Towards the end of last month, Facebook boldly made mobile messaging service WhatsApp an offer they couldn’t refuse, and a few hours later that $19bn dollar offer was announced to the world.
Technologists, social media experts and analysts scrambled to make their thoughts and predictions heard.
Marketers across the world sat up and paid attention to what could be termed as the biggest big data acquisition we’ve witnessed in the era of the internet.
This is particularly so because WhatsApp’s data is now another spring of information, along with Instagram and Paper, that Facebook can analyse and use to its marketing advantage.
On January 10, the British Retail Consortium released official figures reporting a 19.2% year on year growth in online purchases between December 2012 and 2013.
Online trading in general represented 18.6% of total non-food sales for the final month of 2013, a substantial increase from 16.5% a year earlier.
During busy shopping periods, British consumers have embraced the opportunity to purchase online, having enjoyed Black Friday sales just as much as their US counterparts and effectively created a buzz around Cyber Monday- where unprecedented consumer and sales figures made it the busiest online shopping day of the season.
Figures from eBay showed that mobile visits increased nearly 116% on Cyber Monday, with mobile orders increasing by almost 98% over the Thanksgiving weekend.
From analysing our own data management platform, we have found that since September 2013, 30% of online traffic now originates from mobiles.
Philip Gladman, Diageo’s white spirits director for Western Europe, once commented that because of digital marketing and consumer empowerment, marketers had to become multi-faceted like ‘Swiss army knives’.
What Gladman was describing is what I like to call marketing agility. It’s a topic that has garnered interest with most if not all marketers confronted with the fast-changing digital media landscape (Chris Lake recently covered the topic).
On Tuesday, I posted a first half summary of the Econsultancy Hangout I participated in with Jim Sterne and Tom Cunniff (moderated by Econsultancy’s Stefan Tornquist) on Measurement, Analytics, and Attribution.
Rather than summarize the entire second half of the Hangout, I wanted to focus part two on a great discussion we had on changing incentive structures to create an organizational culture of integrated digital marketing and attribution.
Last Wednesday, Stefan Tornquist (VP Research, US at Econsultancy) moderated a lively discussion on Measurement, Analytics, and Attribution that quickly maxed out the attendance capacity of the
I was joined by digital analytics gurus Jim Sterne (founder of eMetrics Summit & Digital Analytics Association) and Tom Cunniff (founder of Cunniff Consulting) to discuss what marketers need to do beyond gathering information, and how to apply measurement and analytics to strategy across the business.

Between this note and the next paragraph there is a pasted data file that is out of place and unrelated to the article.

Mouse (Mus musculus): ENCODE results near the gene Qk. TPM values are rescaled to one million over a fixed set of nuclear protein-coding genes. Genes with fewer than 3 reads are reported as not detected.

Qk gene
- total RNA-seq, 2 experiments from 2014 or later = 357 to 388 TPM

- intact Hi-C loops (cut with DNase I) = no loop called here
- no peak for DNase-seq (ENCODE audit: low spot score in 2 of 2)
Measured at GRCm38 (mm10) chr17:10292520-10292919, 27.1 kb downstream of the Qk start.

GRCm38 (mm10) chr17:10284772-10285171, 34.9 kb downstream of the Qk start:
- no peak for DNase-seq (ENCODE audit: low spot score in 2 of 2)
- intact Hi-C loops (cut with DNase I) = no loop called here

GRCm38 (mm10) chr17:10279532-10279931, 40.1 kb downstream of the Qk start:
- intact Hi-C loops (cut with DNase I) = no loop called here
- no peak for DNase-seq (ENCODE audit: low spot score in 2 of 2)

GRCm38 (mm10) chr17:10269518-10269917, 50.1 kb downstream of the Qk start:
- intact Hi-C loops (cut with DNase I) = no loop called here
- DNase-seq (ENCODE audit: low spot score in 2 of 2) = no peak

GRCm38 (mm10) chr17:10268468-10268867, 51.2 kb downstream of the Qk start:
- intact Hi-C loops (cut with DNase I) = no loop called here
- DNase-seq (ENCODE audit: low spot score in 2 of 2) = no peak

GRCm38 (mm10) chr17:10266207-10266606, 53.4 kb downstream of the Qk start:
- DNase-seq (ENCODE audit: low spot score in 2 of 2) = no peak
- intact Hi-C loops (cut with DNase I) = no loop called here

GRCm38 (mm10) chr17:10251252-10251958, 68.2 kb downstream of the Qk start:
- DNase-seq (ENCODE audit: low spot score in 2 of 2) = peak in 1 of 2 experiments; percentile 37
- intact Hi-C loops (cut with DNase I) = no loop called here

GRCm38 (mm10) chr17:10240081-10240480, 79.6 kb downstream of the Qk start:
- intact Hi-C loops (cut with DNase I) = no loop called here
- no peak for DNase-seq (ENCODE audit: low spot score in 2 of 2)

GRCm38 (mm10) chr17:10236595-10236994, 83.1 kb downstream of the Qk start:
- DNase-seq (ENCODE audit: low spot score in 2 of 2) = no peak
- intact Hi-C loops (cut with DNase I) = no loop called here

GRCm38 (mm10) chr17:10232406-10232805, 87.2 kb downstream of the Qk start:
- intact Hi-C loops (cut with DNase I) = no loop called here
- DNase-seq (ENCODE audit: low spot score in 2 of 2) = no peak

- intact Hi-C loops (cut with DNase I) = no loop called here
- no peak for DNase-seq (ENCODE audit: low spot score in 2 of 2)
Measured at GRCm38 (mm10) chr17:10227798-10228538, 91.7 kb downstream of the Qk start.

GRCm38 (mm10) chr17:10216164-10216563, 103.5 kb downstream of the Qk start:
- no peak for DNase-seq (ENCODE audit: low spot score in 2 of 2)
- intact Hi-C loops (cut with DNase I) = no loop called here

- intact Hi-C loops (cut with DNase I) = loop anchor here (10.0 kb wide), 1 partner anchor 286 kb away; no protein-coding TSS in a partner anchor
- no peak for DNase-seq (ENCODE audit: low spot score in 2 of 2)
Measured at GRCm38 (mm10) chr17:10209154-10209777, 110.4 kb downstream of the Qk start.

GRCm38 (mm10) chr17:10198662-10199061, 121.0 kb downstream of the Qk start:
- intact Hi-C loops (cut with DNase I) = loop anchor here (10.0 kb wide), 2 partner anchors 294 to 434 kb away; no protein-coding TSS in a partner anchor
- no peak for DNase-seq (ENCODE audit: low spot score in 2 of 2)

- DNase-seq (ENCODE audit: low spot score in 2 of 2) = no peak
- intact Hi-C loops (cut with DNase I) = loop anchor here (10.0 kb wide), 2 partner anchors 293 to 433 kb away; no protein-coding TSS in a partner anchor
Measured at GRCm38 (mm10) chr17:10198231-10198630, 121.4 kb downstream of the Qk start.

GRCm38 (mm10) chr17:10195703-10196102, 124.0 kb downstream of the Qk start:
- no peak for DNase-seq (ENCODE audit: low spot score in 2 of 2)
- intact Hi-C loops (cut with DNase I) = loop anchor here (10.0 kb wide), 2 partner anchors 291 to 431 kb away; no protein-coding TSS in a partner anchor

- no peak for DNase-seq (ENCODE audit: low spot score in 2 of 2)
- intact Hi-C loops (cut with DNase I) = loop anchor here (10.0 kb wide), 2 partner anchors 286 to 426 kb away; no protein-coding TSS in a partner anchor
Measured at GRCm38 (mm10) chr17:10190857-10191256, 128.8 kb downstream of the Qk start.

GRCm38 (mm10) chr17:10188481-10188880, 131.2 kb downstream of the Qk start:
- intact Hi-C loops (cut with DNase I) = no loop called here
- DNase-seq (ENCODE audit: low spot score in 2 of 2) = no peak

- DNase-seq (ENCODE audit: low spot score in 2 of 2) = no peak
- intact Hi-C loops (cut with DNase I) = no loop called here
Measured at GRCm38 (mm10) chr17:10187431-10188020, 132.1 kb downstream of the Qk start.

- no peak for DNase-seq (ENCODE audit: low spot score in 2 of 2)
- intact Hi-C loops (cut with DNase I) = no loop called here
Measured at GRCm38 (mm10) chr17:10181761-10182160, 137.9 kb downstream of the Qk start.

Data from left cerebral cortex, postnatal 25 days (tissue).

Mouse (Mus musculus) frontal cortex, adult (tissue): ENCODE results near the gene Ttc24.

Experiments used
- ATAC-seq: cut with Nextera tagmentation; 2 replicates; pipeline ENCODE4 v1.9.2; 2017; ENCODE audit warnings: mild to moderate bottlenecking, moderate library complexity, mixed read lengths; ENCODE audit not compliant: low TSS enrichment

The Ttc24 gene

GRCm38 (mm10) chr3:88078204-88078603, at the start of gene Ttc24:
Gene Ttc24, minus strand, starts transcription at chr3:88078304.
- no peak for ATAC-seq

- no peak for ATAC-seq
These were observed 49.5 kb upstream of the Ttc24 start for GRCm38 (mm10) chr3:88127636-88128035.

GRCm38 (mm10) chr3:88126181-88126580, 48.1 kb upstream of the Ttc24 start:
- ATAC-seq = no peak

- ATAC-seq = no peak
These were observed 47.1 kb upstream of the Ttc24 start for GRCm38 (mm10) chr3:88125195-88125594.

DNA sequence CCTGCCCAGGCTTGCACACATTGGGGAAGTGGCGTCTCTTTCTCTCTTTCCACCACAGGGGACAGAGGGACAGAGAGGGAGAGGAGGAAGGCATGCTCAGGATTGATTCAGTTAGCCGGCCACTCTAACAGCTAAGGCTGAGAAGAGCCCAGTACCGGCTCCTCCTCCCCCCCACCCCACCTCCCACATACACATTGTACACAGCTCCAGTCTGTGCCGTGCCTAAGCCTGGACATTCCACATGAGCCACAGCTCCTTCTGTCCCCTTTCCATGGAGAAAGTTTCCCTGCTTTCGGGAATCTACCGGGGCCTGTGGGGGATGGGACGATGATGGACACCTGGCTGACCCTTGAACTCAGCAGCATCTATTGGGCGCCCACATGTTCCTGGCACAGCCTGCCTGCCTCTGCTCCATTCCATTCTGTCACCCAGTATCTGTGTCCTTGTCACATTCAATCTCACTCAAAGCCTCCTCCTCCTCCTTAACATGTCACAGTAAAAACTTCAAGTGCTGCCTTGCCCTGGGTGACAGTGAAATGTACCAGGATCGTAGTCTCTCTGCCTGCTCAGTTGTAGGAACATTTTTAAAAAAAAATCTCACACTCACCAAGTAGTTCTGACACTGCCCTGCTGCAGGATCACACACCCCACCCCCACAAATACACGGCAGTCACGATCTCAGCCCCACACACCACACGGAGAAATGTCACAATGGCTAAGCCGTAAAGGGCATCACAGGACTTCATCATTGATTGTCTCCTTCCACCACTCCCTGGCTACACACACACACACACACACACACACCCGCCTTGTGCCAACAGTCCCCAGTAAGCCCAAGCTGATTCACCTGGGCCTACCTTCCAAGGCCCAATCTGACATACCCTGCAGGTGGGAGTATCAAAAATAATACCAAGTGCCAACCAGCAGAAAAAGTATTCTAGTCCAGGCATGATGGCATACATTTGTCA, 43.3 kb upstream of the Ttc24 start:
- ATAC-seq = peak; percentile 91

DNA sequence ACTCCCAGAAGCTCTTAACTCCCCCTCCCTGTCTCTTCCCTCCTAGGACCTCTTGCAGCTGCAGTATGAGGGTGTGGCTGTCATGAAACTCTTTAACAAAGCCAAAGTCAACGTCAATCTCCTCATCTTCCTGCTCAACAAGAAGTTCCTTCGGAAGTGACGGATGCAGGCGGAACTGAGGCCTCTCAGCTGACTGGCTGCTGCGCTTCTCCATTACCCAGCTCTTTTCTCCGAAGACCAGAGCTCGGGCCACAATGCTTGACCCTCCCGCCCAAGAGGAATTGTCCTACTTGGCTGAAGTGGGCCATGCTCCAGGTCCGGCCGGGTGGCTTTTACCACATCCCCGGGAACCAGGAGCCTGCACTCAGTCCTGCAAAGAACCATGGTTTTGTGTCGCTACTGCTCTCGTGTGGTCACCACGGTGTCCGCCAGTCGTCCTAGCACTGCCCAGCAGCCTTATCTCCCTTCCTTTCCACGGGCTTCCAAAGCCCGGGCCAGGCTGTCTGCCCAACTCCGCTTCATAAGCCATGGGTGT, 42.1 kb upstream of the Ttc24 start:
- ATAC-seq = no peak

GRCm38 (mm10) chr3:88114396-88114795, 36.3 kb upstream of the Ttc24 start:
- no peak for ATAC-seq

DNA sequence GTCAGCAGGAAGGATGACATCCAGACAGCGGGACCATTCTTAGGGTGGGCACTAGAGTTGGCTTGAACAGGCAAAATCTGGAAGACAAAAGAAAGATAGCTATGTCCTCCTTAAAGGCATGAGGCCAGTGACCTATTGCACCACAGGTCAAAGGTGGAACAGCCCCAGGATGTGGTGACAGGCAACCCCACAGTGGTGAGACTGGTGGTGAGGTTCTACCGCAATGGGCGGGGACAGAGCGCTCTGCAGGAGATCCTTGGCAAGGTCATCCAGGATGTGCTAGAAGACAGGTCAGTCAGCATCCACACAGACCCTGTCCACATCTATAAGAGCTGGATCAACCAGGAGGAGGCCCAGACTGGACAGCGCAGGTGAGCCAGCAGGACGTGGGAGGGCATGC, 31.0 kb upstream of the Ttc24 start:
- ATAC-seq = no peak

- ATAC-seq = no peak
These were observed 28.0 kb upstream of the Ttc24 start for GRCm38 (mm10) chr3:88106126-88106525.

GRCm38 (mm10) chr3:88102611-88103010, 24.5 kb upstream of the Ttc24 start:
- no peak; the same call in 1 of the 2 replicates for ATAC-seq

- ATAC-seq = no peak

A lot of important points on the current state of attribution and what’s in store for the future were discussed during the first half of the hangout, which are summarized here...
Whilst the discussion was ripe with technical tongue twisters, the overall message was clear. Big Data, and its implications on Big Marketing, remains a mystery for many.
There is an endless stream of Big Data platform providers clamouring to prove that only they provide the most verifiable and cleanest solutions.
What is vital here is to not become fixated by promises but instead challenge the vendors’ capabilities to provide specific, applicable data which allows you to achieve the true purpose of engaging with data.
This purpose is to make more informed, Big Marketing decisions.
In a world of buzzwords, perhaps the most over-used and under-explained term that marketers will be coming up against this year is “Big Data”.
Big data, as we’ve learned from actually working with the stuff is realistically only the first part of the jigsaw when it comes to upping your game and marketing in a more agile manner that’s responsive to the market you’re serving.
We believe that it takes Big Marketers to unlock big data. People who are willing and able to look beyond the now bygone era of a “campaign” that has a start and end point and realise that digital marketing has become about responding to the fast pace of the internet itself, with equally fast and relevant decision-making.
In this piece, we discuss the kind of attributes a marketer needs to take themselves to the next level and employ a big marketing strategy that will not only set them apart from their peers, but help them to build knowledgeof how to take the rough diamond that is rawdata, and transform it to work best for your brand.